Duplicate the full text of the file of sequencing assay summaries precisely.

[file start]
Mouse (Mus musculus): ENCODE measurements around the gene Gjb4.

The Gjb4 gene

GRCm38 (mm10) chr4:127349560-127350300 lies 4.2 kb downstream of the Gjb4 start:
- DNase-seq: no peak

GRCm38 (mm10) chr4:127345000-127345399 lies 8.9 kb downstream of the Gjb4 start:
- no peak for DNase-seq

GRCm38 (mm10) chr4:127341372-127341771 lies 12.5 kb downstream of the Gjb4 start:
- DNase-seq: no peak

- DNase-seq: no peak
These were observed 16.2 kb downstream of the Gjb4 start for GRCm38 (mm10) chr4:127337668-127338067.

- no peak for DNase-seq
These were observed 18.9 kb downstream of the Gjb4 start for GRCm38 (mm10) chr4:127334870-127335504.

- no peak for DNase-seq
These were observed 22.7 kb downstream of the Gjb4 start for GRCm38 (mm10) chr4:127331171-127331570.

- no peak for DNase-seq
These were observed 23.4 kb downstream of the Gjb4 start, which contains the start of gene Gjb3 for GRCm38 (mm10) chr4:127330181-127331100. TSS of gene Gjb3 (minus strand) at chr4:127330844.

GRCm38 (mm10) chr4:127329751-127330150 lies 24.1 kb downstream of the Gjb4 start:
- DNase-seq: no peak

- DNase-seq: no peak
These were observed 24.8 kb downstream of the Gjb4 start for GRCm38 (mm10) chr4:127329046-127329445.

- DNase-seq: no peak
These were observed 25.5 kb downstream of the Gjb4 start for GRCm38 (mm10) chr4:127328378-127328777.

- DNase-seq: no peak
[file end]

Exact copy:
Mouse (Mus musculus): ENCODE measurements around the gene Gjb4.

The Gjb4 gene

GRCm38 (mm10) chr4:127349560-127350300 lies 4.2 kb downstream of the Gjb4 start:
- DNase-seq: no peak

GRCm38 (mm10) chr4:127345000-127345399 lies 8.9 kb downstream of the Gjb4 start:
- no peak for DNase-seq

GRCm38 (mm10) chr4:127341372-127341771 lies 12.5 kb downstream of the Gjb4 start:
- DNase-seq: no peak

- DNase-seq: no peak
These were observed 16.2 kb downstream of the Gjb4 start for GRCm38 (mm10) chr4:127337668-127338067.

- no peak for DNase-seq
These were observed 18.9 kb downstream of the Gjb4 start for GRCm38 (mm10) chr4:127334870-127335504.

- no peak for DNase-seq
These were observed 22.7 kb downstream of the Gjb4 start for GRCm38 (mm10) chr4:127331171-127331570.

- no peak for DNase-seq
These were observed 23.4 kb downstream of the Gjb4 start, which contains the start of gene Gjb3 for GRCm38 (mm10) chr4:127330181-127331100. TSS of gene Gjb3 (minus strand) at chr4:127330844.

GRCm38 (mm10) chr4:127329751-127330150 lies 24.1 kb downstream of the Gjb4 start:
- DNase-seq: no peak

- DNase-seq: no peak
These were observed 24.8 kb downstream of the Gjb4 start for GRCm38 (mm10) chr4:127329046-127329445.

- DNase-seq: no peak
These were observed 25.5 kb downstream of the Gjb4 start for GRCm38 (mm10) chr4:127328378-127328777.

- DNase-seq: no peak